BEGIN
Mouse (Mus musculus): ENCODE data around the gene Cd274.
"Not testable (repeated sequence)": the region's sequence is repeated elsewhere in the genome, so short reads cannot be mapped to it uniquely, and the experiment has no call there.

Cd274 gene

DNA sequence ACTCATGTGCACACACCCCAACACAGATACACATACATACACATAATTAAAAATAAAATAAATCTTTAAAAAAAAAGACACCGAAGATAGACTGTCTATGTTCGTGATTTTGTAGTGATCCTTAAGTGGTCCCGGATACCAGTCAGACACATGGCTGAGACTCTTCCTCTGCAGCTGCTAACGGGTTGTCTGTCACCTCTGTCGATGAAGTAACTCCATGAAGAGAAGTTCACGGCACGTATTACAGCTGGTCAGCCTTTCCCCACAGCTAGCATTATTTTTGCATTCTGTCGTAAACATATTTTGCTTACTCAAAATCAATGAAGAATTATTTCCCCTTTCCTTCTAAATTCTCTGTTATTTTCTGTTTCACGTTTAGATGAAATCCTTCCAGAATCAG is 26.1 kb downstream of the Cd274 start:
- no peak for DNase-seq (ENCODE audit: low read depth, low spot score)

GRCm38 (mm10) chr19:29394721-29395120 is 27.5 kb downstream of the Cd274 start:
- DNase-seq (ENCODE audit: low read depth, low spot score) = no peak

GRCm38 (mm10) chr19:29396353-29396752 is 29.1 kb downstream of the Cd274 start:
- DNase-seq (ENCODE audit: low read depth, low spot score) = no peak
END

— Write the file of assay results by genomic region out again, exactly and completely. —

Mouse (Mus musculus): ENCODE data around the gene Cd274.
"Not testable (repeated sequence)": the region's sequence is repeated elsewhere in the genome, so short reads cannot be mapped to it uniquely, and the experiment has no call there.

Cd274 gene

DNA sequence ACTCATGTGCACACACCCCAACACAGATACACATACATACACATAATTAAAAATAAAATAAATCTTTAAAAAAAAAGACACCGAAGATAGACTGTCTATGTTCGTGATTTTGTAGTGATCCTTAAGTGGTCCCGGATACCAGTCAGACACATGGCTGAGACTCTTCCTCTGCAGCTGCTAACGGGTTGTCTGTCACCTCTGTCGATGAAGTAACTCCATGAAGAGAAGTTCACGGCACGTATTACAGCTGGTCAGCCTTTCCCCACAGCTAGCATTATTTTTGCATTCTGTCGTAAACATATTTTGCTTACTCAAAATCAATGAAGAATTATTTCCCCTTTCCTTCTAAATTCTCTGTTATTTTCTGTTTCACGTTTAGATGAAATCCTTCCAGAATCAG is 26.1 kb downstream of the Cd274 start:
- no peak for DNase-seq (ENCODE audit: low read depth, low spot score)

GRCm38 (mm10) chr19:29394721-29395120 is 27.5 kb downstream of the Cd274 start:
- DNase-seq (ENCODE audit: low read depth, low spot score) = no peak

GRCm38 (mm10) chr19:29396353-29396752 is 29.1 kb downstream of the Cd274 start:
- DNase-seq (ENCODE audit: low read depth, low spot score) = no peak